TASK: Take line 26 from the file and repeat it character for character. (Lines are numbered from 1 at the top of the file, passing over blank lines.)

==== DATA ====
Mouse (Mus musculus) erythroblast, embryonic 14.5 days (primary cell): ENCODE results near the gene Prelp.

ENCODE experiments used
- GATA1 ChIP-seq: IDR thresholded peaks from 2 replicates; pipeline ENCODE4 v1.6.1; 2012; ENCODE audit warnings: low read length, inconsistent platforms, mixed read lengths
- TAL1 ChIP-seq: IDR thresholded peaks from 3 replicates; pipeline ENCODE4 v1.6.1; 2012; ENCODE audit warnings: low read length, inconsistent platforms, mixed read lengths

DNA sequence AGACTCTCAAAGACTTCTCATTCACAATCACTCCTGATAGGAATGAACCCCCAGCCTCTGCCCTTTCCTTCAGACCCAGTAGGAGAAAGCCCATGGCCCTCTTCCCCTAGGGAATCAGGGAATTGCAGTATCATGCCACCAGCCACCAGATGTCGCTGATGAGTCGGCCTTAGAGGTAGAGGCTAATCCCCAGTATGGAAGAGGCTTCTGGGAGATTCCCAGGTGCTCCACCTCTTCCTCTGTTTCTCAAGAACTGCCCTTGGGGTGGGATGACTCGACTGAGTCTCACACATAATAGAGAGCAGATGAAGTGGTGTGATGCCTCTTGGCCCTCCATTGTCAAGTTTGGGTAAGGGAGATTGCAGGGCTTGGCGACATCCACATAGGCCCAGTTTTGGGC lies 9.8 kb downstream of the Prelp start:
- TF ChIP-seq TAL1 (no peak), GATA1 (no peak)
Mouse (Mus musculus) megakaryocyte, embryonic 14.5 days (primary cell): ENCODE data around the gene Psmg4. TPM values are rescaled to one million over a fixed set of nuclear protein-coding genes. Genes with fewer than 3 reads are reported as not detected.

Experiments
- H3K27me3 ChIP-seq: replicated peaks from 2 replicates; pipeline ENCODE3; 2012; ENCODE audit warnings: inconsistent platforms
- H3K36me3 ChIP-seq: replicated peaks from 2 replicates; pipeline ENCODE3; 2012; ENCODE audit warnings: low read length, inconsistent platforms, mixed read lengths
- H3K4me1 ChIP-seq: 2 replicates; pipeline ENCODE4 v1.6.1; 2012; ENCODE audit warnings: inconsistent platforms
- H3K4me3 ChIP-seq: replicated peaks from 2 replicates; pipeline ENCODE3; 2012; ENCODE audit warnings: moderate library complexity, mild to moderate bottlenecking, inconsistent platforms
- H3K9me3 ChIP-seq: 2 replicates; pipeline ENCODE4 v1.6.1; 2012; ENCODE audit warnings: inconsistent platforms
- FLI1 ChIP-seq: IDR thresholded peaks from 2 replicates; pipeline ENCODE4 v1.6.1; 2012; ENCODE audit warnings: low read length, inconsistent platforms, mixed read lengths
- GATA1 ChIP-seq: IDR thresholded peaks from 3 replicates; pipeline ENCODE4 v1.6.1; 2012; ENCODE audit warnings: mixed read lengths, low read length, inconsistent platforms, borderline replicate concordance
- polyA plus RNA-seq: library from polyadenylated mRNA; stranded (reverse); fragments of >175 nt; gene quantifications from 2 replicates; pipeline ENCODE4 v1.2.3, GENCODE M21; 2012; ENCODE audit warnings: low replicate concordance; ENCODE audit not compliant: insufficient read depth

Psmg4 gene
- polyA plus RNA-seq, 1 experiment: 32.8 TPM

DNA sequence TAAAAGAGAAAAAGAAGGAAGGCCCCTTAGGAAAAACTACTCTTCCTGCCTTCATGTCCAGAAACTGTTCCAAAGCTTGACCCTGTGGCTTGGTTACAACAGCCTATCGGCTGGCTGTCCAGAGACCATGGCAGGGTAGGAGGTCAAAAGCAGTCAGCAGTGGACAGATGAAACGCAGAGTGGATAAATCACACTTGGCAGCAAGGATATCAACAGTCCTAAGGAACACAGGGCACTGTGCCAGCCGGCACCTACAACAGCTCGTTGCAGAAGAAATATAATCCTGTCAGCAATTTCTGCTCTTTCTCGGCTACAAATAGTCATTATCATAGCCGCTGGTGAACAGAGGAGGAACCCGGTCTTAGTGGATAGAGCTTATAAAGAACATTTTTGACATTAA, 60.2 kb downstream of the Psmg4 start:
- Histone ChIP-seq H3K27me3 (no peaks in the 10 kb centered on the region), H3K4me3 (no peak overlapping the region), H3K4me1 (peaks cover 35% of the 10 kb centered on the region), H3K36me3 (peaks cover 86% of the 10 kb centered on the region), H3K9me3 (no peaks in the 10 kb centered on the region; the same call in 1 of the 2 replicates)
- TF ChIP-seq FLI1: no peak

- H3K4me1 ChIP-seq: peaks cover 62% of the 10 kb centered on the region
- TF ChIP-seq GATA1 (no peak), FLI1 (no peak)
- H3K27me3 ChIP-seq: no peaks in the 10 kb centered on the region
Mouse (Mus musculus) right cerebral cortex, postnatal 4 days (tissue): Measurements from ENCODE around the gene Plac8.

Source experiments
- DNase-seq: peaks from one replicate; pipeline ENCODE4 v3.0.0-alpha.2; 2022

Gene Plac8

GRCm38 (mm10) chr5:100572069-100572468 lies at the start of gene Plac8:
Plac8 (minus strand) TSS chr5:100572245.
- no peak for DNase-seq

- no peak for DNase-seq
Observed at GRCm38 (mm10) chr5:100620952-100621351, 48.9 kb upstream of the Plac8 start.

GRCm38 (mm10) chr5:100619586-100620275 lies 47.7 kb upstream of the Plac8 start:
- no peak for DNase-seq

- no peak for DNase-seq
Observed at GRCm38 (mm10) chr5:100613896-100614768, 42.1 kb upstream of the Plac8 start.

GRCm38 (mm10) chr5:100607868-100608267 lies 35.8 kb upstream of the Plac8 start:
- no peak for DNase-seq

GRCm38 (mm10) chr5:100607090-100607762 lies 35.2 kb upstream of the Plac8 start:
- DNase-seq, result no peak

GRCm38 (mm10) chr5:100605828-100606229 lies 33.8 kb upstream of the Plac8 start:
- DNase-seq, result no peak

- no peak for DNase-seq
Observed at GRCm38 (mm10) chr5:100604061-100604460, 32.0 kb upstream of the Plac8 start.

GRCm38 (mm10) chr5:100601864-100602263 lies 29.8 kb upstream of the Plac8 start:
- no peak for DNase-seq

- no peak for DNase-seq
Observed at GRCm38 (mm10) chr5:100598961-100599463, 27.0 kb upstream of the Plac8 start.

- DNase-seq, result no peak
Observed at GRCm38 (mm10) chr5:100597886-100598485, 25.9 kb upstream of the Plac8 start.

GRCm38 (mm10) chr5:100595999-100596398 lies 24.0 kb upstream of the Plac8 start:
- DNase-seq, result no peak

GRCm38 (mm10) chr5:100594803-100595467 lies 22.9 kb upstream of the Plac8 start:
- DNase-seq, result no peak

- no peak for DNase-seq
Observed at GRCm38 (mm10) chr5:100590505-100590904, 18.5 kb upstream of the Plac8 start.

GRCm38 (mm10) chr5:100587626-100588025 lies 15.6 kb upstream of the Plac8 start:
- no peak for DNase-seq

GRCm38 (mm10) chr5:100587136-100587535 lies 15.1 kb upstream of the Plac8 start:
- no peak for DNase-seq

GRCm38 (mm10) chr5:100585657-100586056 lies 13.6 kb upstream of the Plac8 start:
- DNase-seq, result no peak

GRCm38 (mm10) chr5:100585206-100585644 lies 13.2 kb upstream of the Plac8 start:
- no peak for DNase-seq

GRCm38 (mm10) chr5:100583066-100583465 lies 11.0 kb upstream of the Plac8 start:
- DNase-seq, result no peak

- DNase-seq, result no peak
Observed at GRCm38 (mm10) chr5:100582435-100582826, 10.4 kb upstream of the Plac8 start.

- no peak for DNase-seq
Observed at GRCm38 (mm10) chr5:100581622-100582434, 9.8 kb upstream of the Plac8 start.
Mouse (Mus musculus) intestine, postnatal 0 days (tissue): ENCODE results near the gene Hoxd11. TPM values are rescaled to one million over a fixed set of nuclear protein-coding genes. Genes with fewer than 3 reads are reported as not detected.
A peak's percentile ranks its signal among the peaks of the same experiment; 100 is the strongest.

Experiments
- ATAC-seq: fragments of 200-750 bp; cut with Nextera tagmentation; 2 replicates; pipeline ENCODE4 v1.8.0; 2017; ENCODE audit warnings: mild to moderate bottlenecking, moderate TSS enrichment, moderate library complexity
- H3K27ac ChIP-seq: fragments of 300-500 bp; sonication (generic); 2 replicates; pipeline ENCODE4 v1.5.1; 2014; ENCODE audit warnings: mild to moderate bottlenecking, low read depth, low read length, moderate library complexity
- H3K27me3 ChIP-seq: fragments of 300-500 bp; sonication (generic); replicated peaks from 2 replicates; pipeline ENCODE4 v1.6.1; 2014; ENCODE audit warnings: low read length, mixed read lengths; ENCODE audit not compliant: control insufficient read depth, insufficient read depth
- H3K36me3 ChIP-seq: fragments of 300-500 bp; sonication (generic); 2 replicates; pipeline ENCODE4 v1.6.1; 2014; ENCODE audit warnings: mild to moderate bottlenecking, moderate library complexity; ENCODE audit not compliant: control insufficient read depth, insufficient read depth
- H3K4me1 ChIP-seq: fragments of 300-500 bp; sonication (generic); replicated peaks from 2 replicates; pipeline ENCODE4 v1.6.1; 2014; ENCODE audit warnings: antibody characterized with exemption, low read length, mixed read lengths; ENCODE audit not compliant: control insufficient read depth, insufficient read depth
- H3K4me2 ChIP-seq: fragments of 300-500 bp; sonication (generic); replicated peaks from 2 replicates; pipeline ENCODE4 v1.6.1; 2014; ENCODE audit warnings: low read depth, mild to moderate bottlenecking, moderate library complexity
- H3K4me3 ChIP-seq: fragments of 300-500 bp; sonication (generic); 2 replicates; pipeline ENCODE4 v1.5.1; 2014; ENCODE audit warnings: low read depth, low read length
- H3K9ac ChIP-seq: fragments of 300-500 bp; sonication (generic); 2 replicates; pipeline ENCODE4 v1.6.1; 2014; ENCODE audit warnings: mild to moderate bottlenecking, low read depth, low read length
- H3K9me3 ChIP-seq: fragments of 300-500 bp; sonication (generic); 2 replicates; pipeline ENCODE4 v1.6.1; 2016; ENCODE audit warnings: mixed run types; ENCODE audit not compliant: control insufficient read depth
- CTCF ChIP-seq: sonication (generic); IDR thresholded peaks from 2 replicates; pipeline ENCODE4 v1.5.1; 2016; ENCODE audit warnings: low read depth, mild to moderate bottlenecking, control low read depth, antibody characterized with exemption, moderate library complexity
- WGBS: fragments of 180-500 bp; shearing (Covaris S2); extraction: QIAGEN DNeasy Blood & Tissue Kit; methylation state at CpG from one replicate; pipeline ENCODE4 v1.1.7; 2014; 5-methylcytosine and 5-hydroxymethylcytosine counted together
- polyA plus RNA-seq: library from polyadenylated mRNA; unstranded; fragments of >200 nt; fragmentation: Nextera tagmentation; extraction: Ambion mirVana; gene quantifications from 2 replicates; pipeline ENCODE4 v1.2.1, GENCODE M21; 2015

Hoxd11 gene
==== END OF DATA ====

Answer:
Source experiments